“I originally went to my GP about it” Colm explained “but I expected it to be a cyst or something along those lines. My GP had a good look and a feel, but he wasn’t happy with it, so he sent me to CUH”
Went he arrived for his appointment in Cork University Hospital, the team there drained the lump in his chest, which eventually filled back up, and then excised a small biopsy from the site, to try and distinguish what it was that Colm had.
“No one could figure it out. I remember they had someone from Boston in the labs at the time and they all had a look at it and eventually, I found out I had the BRCA gene and that as a 45-year-old man, I had breast cancer.”
A BRCA gene is a genetic gene mutation which increases the carries risk of cancer. In men, this often presents as prostate cancer, but can also increase your risk of breast cancer. Colm knew some of his cousins had been through breast cancer, and treatment in the past, but he had never made the connection. Now, it was staring him in the face.
“I think I was in a state of shock. I heard what they were saying to me, but it wasn’t going in. The nurse kept asking me why I was here by myself, and my only reasoning was that I truly wasn’t expecting that kind of news. I then had to go home, tell my family and friends and get started on my treatment plan.”
Due to the nature of Colm’s cancer, his medical team were slightly worried about the cancer spreading to his right breast. After some investigation, and examination of Colm’s lymph nodes, Colm made the decision to go ahead with a full, double mastectomy.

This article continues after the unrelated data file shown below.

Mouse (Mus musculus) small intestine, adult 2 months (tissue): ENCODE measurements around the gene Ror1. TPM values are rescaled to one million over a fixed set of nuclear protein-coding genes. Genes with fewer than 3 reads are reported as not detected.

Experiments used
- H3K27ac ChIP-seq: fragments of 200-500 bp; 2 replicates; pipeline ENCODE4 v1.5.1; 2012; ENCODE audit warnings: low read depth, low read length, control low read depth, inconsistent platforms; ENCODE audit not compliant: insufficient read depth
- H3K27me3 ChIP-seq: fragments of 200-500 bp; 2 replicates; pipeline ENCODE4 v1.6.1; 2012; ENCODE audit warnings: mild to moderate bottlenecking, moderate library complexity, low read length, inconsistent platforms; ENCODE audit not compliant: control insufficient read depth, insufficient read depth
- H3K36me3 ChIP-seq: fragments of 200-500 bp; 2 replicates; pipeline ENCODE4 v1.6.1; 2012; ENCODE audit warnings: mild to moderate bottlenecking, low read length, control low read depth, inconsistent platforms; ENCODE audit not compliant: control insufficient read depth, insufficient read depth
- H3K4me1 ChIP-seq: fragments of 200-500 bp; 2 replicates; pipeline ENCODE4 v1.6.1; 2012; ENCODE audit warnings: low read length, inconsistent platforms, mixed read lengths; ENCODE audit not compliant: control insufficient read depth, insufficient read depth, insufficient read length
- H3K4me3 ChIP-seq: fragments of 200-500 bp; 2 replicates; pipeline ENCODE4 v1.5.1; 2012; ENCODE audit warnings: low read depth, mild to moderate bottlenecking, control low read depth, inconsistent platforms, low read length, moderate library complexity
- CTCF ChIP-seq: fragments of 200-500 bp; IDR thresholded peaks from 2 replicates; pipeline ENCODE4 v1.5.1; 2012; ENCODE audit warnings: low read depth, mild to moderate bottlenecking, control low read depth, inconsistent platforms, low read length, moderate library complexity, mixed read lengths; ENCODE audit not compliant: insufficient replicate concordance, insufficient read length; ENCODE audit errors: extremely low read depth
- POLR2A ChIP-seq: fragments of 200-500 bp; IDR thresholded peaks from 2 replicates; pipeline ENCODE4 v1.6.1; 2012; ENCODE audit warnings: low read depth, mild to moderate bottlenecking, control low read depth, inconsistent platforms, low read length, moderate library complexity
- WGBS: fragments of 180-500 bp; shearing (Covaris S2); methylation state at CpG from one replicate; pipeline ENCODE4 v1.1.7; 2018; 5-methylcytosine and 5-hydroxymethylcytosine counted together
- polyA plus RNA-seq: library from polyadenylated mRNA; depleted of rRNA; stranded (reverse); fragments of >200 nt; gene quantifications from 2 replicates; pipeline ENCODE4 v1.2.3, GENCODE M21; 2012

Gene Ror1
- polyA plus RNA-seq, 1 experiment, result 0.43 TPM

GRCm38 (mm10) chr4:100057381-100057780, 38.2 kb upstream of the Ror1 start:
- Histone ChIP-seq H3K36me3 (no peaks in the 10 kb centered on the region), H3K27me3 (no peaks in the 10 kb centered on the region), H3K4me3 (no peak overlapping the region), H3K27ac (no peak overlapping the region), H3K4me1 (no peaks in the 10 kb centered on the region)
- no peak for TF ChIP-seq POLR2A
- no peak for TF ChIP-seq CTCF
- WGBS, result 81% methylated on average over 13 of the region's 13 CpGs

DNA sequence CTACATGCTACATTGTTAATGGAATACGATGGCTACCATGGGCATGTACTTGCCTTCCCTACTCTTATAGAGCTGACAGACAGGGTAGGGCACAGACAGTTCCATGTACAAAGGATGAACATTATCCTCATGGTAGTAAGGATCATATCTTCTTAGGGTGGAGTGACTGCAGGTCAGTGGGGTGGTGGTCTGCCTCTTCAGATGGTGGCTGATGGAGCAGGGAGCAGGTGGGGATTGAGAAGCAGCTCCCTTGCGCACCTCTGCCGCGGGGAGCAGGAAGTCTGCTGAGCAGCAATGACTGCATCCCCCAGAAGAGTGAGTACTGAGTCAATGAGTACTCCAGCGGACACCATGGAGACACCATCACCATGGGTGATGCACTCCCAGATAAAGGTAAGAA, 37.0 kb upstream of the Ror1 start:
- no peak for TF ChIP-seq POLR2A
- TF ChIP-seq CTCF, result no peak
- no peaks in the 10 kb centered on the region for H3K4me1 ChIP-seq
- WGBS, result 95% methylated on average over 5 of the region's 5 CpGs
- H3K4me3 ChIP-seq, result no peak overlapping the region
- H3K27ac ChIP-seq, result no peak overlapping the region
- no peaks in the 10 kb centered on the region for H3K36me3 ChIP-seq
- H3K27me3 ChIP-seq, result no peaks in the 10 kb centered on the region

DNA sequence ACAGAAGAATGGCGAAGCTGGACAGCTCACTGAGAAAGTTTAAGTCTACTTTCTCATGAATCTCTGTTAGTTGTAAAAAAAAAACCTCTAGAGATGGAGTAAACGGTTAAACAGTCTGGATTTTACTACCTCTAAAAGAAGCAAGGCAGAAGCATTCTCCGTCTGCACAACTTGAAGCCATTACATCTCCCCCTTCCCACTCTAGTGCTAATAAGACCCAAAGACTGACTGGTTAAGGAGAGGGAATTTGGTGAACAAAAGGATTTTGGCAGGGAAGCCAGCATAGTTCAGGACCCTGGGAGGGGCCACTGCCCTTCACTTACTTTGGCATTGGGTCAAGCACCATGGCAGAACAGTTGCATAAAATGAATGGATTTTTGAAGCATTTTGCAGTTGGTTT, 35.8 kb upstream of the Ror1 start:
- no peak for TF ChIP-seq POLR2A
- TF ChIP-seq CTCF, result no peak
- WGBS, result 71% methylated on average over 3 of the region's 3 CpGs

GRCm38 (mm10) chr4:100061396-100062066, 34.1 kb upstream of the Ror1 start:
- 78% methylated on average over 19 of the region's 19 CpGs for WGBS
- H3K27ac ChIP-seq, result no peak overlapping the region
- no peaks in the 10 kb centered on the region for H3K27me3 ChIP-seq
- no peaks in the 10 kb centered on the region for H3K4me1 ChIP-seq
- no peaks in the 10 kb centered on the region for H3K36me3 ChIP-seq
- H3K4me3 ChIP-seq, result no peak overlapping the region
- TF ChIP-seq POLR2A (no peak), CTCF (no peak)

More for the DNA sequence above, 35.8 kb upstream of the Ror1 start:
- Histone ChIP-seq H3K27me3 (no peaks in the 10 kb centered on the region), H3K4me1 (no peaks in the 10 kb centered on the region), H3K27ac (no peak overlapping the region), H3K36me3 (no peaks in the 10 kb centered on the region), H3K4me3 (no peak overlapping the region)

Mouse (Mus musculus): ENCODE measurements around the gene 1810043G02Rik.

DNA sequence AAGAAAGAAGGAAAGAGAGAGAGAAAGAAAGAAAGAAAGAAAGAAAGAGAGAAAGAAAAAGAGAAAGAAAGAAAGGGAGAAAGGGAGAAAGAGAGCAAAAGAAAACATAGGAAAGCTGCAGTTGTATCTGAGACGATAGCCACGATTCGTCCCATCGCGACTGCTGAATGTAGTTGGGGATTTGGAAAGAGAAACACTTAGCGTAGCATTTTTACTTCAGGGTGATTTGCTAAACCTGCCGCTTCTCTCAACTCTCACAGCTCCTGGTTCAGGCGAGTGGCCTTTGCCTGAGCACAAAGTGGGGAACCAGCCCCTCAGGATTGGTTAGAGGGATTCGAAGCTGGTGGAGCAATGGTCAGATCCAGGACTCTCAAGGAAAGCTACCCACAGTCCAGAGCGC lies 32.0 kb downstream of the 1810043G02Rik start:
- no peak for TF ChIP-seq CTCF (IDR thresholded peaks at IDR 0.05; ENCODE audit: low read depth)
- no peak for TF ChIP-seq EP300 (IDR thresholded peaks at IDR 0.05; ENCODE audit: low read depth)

“There were a lot of different reasons. The fact that, as a man, I don’t produce estrogen and so would need to be monitored yearly in case my cancer came back, as well as the process of a mastectomy for men. I’m sure all women can attest to the fact that it’s not a pleasant experience, even more so when you have not much flesh to examine, so surgery was the path I decided to go with.”
Following his mastectomy, Colm underwent several rounds of radiation therapy to ensure his body was free of cancer.
Colm’s road to recovery was not an easy one. After major surgery on his chest, he experienced some issue but thankfully, now, Colm is keeping well. He is now using his experience to encourage others to make their health a priority.
“It was a very lonely time. Some of the women I knew that had been through breast cancer were great in giving me advice and support, but I did feel alone as I didn’t have a member of my own sex to relate to. I was the only me at the appointments, the only man in the waiting room, but the whole experience really has taught me that your health is so important. I’ve learned it’s not a macho thing, it’s a human thing.”